The last decade has produced amazing growth in the number of organic research projects at land-grant universities and private institutions. Through a Research Poster Gallery and a special track of workshops, the Organic Research Forum brings that research directly to organic farmers at the MOSES Conference.
NEW: Additional Opportunity
Organic Agriculture Research Symposium (OARS)
February 25-26, 2015
Radisson Hotel, La Crosse, Wis.
This event happens just prior to the MOSES Conference and requires separate registration. OARS features researchers from all over the world presenting current research on organic farming systems.
MOSES Research Poster Gallery
Open Friday 8:30 a.m. to 9 p.m. | Saturday 8 a.m. to 4 p.m.
Meet the researchers Friday and Saturday from noon to 1:30 p.m.
MOSES Organic Research Forum Workshops
The MOSES Conference will highlight several workshops where researchers, and often the organic farmers that assisted, will present the findings and implications of their recent work. We have selected a broad range of agronomic, horticultural and livestock research projects for these workshops:
Does It Pay to Irrigate Pasture Here?
Presenters: Tom Kriegl, UW Center for Dairy Profitability and Paul Onan, Onan Dairy Farm
Many dairy and livestock operations use management intensive rotational grazing for controlling feed costs. Yet many believe the cost of irrigation can’t be justified for pasture. Considering that many pastures are dominated by grasses that are not drought tolerant, and we’ve seen a substantial increase in agricultural commodity and input prices since 2006, it’s worth looking at the economic feasibility of irrigating pasture in the Upper Midwest.
E.U. Organic Vegetable Production Innovations
Presenter: Kathleen Delate, Iowa State University
Explore innovations in organic vegetable systems in Italy, which has over 48,000 organic farms and an extensive support system (government, research, and private certification associations) to assist organic farmers in the transition and beyond. We’ll also discuss details on new roller-crimpers, vegetable varieties, and climate mitigation studies.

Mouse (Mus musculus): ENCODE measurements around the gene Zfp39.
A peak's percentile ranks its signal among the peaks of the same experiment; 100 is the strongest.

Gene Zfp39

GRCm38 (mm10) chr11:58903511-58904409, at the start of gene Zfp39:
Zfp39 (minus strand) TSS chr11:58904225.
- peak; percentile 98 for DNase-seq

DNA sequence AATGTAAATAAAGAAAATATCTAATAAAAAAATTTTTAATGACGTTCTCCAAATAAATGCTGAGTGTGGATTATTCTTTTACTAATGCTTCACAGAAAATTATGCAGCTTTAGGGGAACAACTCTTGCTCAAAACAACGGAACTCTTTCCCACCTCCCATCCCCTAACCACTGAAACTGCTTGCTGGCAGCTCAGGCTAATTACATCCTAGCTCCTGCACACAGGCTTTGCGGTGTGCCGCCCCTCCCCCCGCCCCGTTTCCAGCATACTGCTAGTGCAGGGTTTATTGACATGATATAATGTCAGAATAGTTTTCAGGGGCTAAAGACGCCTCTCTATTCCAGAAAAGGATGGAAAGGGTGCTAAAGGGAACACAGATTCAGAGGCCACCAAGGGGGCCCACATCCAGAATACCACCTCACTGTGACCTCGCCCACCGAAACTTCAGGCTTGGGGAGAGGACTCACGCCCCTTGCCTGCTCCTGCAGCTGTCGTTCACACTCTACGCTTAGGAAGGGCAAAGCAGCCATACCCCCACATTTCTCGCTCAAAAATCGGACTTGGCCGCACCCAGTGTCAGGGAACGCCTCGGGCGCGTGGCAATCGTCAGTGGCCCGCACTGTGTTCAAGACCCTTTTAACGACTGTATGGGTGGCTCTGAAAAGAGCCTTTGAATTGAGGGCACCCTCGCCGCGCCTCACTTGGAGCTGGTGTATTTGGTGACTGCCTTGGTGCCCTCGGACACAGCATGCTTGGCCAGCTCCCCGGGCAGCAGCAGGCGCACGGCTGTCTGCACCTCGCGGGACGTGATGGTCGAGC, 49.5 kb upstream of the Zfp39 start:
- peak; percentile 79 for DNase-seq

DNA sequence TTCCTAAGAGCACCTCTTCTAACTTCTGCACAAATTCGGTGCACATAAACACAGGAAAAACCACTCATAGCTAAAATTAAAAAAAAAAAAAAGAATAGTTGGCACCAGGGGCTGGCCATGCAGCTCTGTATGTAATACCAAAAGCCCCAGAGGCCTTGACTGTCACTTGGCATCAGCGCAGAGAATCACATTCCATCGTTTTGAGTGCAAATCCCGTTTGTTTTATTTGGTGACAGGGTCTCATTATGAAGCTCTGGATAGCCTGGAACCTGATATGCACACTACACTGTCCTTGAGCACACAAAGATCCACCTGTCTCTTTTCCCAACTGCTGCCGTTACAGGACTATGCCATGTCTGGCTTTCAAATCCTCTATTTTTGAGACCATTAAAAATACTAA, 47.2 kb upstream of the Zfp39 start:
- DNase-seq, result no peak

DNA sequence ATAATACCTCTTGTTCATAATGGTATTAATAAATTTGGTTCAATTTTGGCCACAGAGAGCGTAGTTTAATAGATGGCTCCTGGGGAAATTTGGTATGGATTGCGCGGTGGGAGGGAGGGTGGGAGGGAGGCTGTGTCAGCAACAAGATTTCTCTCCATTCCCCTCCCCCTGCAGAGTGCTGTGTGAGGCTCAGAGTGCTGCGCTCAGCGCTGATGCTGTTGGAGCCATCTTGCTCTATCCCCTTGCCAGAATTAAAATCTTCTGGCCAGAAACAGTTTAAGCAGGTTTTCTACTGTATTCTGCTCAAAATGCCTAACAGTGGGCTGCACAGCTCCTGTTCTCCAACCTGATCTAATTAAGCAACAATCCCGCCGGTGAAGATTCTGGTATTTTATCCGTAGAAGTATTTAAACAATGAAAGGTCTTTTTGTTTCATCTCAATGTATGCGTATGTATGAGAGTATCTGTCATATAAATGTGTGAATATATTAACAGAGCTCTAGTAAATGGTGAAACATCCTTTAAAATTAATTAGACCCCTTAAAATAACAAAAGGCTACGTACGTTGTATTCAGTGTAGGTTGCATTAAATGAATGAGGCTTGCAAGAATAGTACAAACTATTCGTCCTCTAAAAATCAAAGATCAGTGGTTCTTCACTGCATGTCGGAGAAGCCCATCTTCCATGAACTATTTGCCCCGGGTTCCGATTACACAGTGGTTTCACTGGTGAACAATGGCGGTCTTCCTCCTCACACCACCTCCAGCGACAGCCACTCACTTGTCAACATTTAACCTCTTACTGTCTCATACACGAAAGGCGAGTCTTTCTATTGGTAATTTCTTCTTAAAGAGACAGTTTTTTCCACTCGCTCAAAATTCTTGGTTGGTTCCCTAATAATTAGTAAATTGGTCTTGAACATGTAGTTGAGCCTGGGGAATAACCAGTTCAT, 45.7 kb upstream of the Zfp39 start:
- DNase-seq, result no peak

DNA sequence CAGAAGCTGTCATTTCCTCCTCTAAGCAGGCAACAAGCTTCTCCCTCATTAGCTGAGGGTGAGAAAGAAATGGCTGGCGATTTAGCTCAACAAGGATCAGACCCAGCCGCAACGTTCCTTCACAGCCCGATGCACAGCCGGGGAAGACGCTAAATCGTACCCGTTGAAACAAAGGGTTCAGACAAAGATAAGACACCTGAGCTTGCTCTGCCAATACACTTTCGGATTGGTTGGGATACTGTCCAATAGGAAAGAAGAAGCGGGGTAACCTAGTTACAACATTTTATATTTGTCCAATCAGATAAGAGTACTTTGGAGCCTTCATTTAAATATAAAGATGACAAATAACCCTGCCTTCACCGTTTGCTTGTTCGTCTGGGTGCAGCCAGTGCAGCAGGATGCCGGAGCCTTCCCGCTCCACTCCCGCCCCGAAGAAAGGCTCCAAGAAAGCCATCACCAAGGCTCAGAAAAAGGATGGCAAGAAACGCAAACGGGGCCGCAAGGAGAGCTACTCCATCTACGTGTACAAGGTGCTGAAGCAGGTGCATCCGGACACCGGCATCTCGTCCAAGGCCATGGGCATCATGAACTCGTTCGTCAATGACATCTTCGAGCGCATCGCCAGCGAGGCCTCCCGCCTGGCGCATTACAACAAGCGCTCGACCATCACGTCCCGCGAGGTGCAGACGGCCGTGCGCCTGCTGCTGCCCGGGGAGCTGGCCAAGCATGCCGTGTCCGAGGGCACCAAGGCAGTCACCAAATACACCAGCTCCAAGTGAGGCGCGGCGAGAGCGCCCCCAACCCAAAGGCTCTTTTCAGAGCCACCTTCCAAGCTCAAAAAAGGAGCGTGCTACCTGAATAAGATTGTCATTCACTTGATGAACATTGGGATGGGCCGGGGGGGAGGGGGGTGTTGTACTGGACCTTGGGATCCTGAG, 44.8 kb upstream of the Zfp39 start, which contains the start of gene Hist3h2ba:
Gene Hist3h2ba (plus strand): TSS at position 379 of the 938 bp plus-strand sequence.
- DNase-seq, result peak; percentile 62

Managing Fire Blight without Antibiotics
Presenters: David Granatstein, Washington State University, Ken Johnson, Oregon State University, and Jessica Shade, Organic Center
Learn strategies and practices to control fire blight in apple and pear orchards without the use of antibiotics. Several new control materials are available for use by organic growers, but none appears as a stand-alone replacement for antibiotics. See how organic orchardists in Washington State have used a systems approach successfully to maintain compliance for export to the EU. We’ll cover sanitation, vigor control, sequence and timing of control materials, spray coverage, and varietal susceptibility.
Organic Pasture Management for Dairy Production
Presenters: Mark Renz and Erin Silva, University of Wisconsin-Madison
Pastures—critical to organic dairy production—vary widely among farms in their composition and management. These factors, plus soil fertility practices, greatly influence pasture productivity and quality, impacting milk production. We’ll draw from a recently completed research project on 40 organic dairy pastures to show you how to prioritize management practices to improve pasture productivity and quality in the Upper Midwest.
Organic Potato Production: From Starts to Storage
Presenters: Ruth Genger and Doug Rouse, University of Wisconsin
Potatoes can be challenging to produce, but knowledge about crop needs and management options can help you achieve a bountiful harvest—and keep it longer in storage. We’ll cover sourcing and handling seed, fertility needs, managing pests and diseases, small-and large-scale equipment options, harvesting and storage. We’ll also discuss standard and specialty variety choices, continuing on-farm potato variety trialing projects in the Midwest, and possibilities for on-farm seed potato production.
Pest Management in Organic Grain Crops
Presenter: Kathleen Delate, Iowa State University
The majority of organic grain crops require little beyond native bio-control agents to keep pests in check. This workshop will focus on all the biological, cultural and organic-compliant treatments available to organic farmers. We’ll also look at research results and farmer experience to judge how effective these treatments are for maintaining a pest-suppressive organic grain system.
Practical Approaches and Research Studies with Swine
Presenter: Tom Frantzen, Frantzen Family Farms
This workshop combines decades of experience with the latest research results to give you practical information to improve your hog operation. Learn about the goals and personal values that guide Frantzen Farms, collaborated on-farm research, and other relevant research information with a focus on forages and grow finish diets.
Where’s the Beef in Animal Product Quality?
Presenter: Chuck Benbrook, Washington State University
How animals are fed and managed has profound effect on milk, meat, fish, and egg quality—which likely accounts for most of the differences in the nutritional value of organic versus conventionally raised animals. We’ll examine recent meta-analyses that link animal, fish, and human nutrition with health outcomes. You’ll find there’s a surprisingly deep body of evidence pointing to adverse nutritional impacts from conventional livestock and aquaculture systems.
The Organic Research Forum is funded through the generous support of The Ceres Foundation.